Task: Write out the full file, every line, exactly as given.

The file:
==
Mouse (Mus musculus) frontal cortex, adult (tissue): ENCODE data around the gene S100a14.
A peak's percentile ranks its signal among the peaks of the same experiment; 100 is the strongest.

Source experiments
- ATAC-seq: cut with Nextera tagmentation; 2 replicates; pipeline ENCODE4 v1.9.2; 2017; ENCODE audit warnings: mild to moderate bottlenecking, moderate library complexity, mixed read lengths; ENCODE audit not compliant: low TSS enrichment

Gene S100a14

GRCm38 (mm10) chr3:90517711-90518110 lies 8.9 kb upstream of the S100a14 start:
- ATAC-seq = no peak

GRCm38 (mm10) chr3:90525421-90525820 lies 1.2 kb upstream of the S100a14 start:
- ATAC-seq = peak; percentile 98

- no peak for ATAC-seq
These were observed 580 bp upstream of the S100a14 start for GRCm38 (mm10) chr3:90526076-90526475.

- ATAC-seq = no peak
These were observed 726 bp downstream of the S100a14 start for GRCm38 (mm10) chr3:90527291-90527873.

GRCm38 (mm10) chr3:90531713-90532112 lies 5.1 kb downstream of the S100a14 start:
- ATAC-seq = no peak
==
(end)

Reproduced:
Mouse (Mus musculus) frontal cortex, adult (tissue): ENCODE data around the gene S100a14.
A peak's percentile ranks its signal among the peaks of the same experiment; 100 is the strongest.

Source experiments
- ATAC-seq: cut with Nextera tagmentation; 2 replicates; pipeline ENCODE4 v1.9.2; 2017; ENCODE audit warnings: mild to moderate bottlenecking, moderate library complexity, mixed read lengths; ENCODE audit not compliant: low TSS enrichment

Gene S100a14

GRCm38 (mm10) chr3:90517711-90518110 lies 8.9 kb upstream of the S100a14 start:
- ATAC-seq = no peak

GRCm38 (mm10) chr3:90525421-90525820 lies 1.2 kb upstream of the S100a14 start:
- ATAC-seq = peak; percentile 98

- no peak for ATAC-seq
These were observed 580 bp upstream of the S100a14 start for GRCm38 (mm10) chr3:90526076-90526475.

- ATAC-seq = no peak
These were observed 726 bp downstream of the S100a14 start for GRCm38 (mm10) chr3:90527291-90527873.

GRCm38 (mm10) chr3:90531713-90532112 lies 5.1 kb downstream of the S100a14 start:
- ATAC-seq = no peak